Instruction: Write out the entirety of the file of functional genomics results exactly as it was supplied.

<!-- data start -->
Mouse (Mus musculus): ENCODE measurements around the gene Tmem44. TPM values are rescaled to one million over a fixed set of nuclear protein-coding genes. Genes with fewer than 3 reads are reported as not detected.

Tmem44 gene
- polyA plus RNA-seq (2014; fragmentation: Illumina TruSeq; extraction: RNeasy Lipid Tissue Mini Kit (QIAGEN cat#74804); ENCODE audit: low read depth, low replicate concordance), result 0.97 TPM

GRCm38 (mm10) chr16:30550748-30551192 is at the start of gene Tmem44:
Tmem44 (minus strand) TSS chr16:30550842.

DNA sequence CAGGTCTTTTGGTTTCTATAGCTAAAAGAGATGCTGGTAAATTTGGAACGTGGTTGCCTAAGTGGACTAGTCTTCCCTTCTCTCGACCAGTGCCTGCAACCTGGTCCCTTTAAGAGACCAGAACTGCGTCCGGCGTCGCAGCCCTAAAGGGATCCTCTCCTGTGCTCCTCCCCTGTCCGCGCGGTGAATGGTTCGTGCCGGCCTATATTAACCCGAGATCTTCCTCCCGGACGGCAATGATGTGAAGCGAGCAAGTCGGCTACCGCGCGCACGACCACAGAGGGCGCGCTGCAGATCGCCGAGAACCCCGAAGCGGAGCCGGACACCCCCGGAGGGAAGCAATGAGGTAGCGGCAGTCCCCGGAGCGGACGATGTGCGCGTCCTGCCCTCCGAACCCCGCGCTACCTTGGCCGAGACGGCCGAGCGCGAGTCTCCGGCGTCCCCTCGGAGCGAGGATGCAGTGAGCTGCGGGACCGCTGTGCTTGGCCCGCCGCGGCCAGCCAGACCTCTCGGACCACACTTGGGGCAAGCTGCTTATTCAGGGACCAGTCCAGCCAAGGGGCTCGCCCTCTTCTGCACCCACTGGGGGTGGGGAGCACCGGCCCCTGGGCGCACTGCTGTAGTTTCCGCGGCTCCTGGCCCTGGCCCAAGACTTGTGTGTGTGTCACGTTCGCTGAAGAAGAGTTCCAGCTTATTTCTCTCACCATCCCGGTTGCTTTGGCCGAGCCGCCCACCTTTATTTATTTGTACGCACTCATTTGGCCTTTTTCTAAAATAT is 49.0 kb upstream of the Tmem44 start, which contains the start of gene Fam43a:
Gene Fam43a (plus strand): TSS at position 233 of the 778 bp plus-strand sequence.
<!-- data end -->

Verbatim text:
Mouse (Mus musculus): ENCODE measurements around the gene Tmem44. TPM values are rescaled to one million over a fixed set of nuclear protein-coding genes. Genes with fewer than 3 reads are reported as not detected.

Tmem44 gene
- polyA plus RNA-seq (2014; fragmentation: Illumina TruSeq; extraction: RNeasy Lipid Tissue Mini Kit (QIAGEN cat#74804); ENCODE audit: low read depth, low replicate concordance), result 0.97 TPM

GRCm38 (mm10) chr16:30550748-30551192 is at the start of gene Tmem44:
Tmem44 (minus strand) TSS chr16:30550842.

DNA sequence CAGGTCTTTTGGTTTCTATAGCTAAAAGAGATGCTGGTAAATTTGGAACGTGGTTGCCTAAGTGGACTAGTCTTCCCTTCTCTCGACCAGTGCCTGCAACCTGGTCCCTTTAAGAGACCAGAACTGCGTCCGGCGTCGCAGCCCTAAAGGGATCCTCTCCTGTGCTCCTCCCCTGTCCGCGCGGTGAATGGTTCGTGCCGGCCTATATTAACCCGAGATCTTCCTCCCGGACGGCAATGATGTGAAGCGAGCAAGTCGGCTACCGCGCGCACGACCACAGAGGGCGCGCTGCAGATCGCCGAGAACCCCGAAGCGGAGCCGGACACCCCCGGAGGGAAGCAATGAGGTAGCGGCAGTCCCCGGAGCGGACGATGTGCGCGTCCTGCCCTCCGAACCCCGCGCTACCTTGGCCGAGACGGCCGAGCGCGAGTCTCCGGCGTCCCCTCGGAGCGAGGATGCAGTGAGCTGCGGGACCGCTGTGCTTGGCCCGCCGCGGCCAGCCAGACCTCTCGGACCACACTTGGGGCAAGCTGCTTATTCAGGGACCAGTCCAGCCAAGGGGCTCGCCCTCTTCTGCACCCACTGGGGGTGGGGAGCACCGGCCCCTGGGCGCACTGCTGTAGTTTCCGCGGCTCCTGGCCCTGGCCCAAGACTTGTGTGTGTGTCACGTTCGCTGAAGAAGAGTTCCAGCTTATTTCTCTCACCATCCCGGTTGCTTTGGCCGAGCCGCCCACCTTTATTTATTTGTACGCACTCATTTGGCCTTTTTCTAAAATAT is 49.0 kb upstream of the Tmem44 start, which contains the start of gene Fam43a:
Gene Fam43a (plus strand): TSS at position 233 of the 778 bp plus-strand sequence.